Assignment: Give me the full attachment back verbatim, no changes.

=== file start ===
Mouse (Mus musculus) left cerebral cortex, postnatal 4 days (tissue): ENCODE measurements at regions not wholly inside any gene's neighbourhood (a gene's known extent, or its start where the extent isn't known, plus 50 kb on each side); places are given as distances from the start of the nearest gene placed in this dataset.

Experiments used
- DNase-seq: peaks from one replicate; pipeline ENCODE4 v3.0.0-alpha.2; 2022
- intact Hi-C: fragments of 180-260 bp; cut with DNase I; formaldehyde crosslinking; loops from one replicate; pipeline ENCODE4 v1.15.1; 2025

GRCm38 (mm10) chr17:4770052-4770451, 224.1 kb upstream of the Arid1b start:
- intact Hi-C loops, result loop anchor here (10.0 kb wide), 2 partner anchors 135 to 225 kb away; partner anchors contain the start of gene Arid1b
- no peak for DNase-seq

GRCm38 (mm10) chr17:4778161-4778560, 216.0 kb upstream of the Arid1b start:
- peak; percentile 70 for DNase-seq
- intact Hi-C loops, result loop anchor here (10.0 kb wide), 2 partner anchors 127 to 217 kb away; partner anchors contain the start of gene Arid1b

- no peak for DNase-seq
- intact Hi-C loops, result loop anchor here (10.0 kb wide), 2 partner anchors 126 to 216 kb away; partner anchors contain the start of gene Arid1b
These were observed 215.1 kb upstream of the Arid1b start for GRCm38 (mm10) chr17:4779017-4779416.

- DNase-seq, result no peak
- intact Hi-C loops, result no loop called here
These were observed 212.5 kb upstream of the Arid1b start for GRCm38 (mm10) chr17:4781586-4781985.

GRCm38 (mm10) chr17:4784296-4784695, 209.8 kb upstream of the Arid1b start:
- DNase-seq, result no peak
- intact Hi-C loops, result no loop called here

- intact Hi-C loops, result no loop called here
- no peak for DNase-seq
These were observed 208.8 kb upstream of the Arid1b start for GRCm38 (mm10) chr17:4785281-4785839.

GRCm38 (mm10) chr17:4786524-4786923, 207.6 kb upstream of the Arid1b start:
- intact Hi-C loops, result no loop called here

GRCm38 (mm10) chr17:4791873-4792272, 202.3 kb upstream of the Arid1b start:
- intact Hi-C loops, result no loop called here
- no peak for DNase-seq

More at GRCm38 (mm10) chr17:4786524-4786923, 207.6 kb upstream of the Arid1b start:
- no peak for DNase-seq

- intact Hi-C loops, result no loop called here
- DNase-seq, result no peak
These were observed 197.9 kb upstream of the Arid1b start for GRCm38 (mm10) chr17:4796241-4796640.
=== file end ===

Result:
Mouse (Mus musculus) left cerebral cortex, postnatal 4 days (tissue): ENCODE measurements at regions not wholly inside any gene's neighbourhood (a gene's known extent, or its start where the extent isn't known, plus 50 kb on each side); places are given as distances from the start of the nearest gene placed in this dataset.

Experiments used
- DNase-seq: peaks from one replicate; pipeline ENCODE4 v3.0.0-alpha.2; 2022
- intact Hi-C: fragments of 180-260 bp; cut with DNase I; formaldehyde crosslinking; loops from one replicate; pipeline ENCODE4 v1.15.1; 2025

GRCm38 (mm10) chr17:4770052-4770451, 224.1 kb upstream of the Arid1b start:
- intact Hi-C loops, result loop anchor here (10.0 kb wide), 2 partner anchors 135 to 225 kb away; partner anchors contain the start of gene Arid1b
- no peak for DNase-seq

GRCm38 (mm10) chr17:4778161-4778560, 216.0 kb upstream of the Arid1b start:
- peak; percentile 70 for DNase-seq
- intact Hi-C loops, result loop anchor here (10.0 kb wide), 2 partner anchors 127 to 217 kb away; partner anchors contain the start of gene Arid1b

- no peak for DNase-seq
- intact Hi-C loops, result loop anchor here (10.0 kb wide), 2 partner anchors 126 to 216 kb away; partner anchors contain the start of gene Arid1b
These were observed 215.1 kb upstream of the Arid1b start for GRCm38 (mm10) chr17:4779017-4779416.

- DNase-seq, result no peak
- intact Hi-C loops, result no loop called here
These were observed 212.5 kb upstream of the Arid1b start for GRCm38 (mm10) chr17:4781586-4781985.

GRCm38 (mm10) chr17:4784296-4784695, 209.8 kb upstream of the Arid1b start:
- DNase-seq, result no peak
- intact Hi-C loops, result no loop called here

- intact Hi-C loops, result no loop called here
- no peak for DNase-seq
These were observed 208.8 kb upstream of the Arid1b start for GRCm38 (mm10) chr17:4785281-4785839.

GRCm38 (mm10) chr17:4786524-4786923, 207.6 kb upstream of the Arid1b start:
- intact Hi-C loops, result no loop called here

GRCm38 (mm10) chr17:4791873-4792272, 202.3 kb upstream of the Arid1b start:
- intact Hi-C loops, result no loop called here
- no peak for DNase-seq

More at GRCm38 (mm10) chr17:4786524-4786923, 207.6 kb upstream of the Arid1b start:
- no peak for DNase-seq

- intact Hi-C loops, result no loop called here
- DNase-seq, result no peak
These were observed 197.9 kb upstream of the Arid1b start for GRCm38 (mm10) chr17:4796241-4796640.